Words: 1957 - Pages: 8


...No. Information on Every Subject 1. Unit Name: Physics I 2. Code: FHSP1014 3. Classification: Major 4. Credit Value: 4 5. Trimester/Year Offered: 1/1 6. Pre-requisite (if any): No 7. Mode of Delivery: Lecture, Tutorial, Practical 8. Assessment System and Breakdown of Marks: Continuous assessment: 50% - Theoretical Assessment (Tests/Quizzes/Case Studies) (30%) - Practical Assessment (Lab reports/Lab tests) (20%) Final Examination 9. 10. 50% Academic Staff Teaching Unit: Objective of Unit: The aims of this course are to enable students to: • appreciate the important role of physics in biology. • elucidate the basic principles in introductory physics enveloping mechanics, motion, properties of matter and heat. • resolve and interpret quantitative and qualitative problems in an analytical manner. • acquire an overall perspective of the inter-relationship between the various topics covered and their applications to the real world. • acquire laboratory skills including the proper handling and use of laboratory apparatus and materials. 11. Learning Outcome of Unit: At the end of the course, students will be able to: 1. Identify and practice the use of units and dimensional analysis, uncertainty significant figures and vectors analysis. 2. Apply and solve problems related to translational and rotational kinematics and dynamics in one and two dimensions. 3. Apply and solve problems related to......

Words: 765 - Pages: 4


...Physics Lab 4 Part 1: Friction Parabola Track 3a. Kinetic energy is the highest when the skate board has reached its lowest point. 3b. Kinetic energy is the lowest when in the middle of the drop. 4a. Potential energy is the highest when the skate board has reached the highest point. 4b. Potential energy is lowest when in the middle of the drop. 5a. Total energy is the highest when potential energy is at its highest point. 6. The value of thermal energy is 0 only when potential energy is highest. David Del Rio Physics PH 2530 Lab 4 Energy 04/06/2015 Part 1: Loop Track 8. When a skateboarder moves, what happens to the kinetic and potential energy? Conservative (closed) or non-conservative (open) system? - Kinetic energy rises as the skateboarder moves downward. -potential energy rises as the skateboarder moves up. - Non-Conservative 9. Where is the skateboarder at on the ramp when he reaches the maximum point of potential energy? 4546.93 11. m = 76./kg The skateboarders mass = 76 kg 12a. calculated mass = 76 kg 12b. Actual mass 75 kg 12c. Comparison = .98% 13. When the coefficient is adjusted half way the kinetic energy decreases to 0 as to the potential energy decreases and finally stabilizes. - This is a closed system. Part 2: Friction Parabola Track 2a. kinetic energy is highest when the skaters’ board is at the lowest point 2b. in the middle of the drop the kinetic energy is highest. 3a. potential energy is the highest when the......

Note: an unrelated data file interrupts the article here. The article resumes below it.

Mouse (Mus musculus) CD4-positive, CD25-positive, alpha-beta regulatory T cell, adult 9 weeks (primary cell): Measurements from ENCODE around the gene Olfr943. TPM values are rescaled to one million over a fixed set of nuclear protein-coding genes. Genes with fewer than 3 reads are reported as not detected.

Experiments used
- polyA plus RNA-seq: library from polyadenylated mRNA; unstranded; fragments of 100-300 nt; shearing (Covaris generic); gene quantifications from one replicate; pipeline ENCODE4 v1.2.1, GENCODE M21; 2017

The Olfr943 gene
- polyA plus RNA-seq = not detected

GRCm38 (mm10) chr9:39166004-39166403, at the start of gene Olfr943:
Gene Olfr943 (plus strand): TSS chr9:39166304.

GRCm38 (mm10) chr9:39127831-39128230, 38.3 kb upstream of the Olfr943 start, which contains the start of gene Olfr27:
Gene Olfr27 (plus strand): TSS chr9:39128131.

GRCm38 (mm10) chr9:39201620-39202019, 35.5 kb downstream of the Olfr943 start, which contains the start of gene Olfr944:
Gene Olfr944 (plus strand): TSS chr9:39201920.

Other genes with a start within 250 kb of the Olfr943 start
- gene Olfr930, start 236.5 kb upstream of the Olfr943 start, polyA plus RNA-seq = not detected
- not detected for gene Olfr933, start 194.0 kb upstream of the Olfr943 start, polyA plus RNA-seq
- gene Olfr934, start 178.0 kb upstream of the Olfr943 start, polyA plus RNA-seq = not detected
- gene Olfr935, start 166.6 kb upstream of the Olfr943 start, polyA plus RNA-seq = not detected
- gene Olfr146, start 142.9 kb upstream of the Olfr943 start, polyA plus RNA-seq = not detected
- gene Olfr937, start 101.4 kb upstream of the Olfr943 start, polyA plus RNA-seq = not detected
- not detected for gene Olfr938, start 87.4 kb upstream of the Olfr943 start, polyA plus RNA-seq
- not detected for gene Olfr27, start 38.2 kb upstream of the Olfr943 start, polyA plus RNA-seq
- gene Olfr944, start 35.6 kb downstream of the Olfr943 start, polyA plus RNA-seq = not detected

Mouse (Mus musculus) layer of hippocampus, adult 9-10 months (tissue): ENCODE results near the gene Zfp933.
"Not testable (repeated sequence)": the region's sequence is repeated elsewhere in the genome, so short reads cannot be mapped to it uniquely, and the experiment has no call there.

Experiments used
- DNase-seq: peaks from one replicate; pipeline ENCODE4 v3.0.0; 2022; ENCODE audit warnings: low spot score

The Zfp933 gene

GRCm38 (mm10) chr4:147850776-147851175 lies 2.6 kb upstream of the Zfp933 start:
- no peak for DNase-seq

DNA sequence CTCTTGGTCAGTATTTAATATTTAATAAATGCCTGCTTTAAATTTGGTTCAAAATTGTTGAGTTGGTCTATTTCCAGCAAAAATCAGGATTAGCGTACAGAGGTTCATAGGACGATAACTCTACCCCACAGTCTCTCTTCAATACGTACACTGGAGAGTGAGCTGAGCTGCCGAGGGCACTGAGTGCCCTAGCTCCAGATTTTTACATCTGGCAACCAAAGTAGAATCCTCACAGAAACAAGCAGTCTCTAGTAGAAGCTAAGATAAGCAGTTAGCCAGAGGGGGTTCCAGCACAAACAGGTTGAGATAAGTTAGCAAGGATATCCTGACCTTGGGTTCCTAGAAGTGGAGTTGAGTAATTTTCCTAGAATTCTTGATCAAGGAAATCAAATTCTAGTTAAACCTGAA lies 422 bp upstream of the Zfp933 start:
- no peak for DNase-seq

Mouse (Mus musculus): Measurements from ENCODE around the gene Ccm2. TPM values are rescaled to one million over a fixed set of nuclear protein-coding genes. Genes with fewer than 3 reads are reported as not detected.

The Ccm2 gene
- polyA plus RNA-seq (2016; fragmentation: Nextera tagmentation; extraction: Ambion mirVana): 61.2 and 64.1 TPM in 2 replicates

Words: 457 - Pages: 2


...the gravitational force on it is nearly constant. As a result, an object in free fall accelerates downward at a constant rate. This acceleration is usually represented with the symbol g. Physics students measure the acceleration due to gravity using a wide variety of timing methods. In this experiment, you will have the advantage of using a very precise timer connected to the calculator and a Photogate. The Photogate has a beam of infrared light that travels from one side to the other. It can detect whenever this beam is blocked. You will drop a piece of clear plastic with evenly spaced black bars on it, called a Picket Fence. As the Picket Fence passes through the Photogate, the LabPro or CBL 2 interface will measure the time from the leading edge of one bar blocking the beam until the leading edge of the next bar blocks the beam. This timing continues as all eight bars pass through the Photogate. From these measured times, the program will calculate the velocities and accelerations for this motion and graphs will be plotted. Picket fen ce Figure 1 OBJECTIVE • Measure the acceleration of a freely falling body (g) to better than 0.5% precision using a Picket Fence and a Photogate. MATERIALS LabPro or CBL 2 interface TI Graphing Calculator DataGate program Physics with Calculators Vernier Photogate Picket Fence clamp or ring stand to secure Photogate Modified from and reported with permission of the publisher Copyright (2000), Vernier......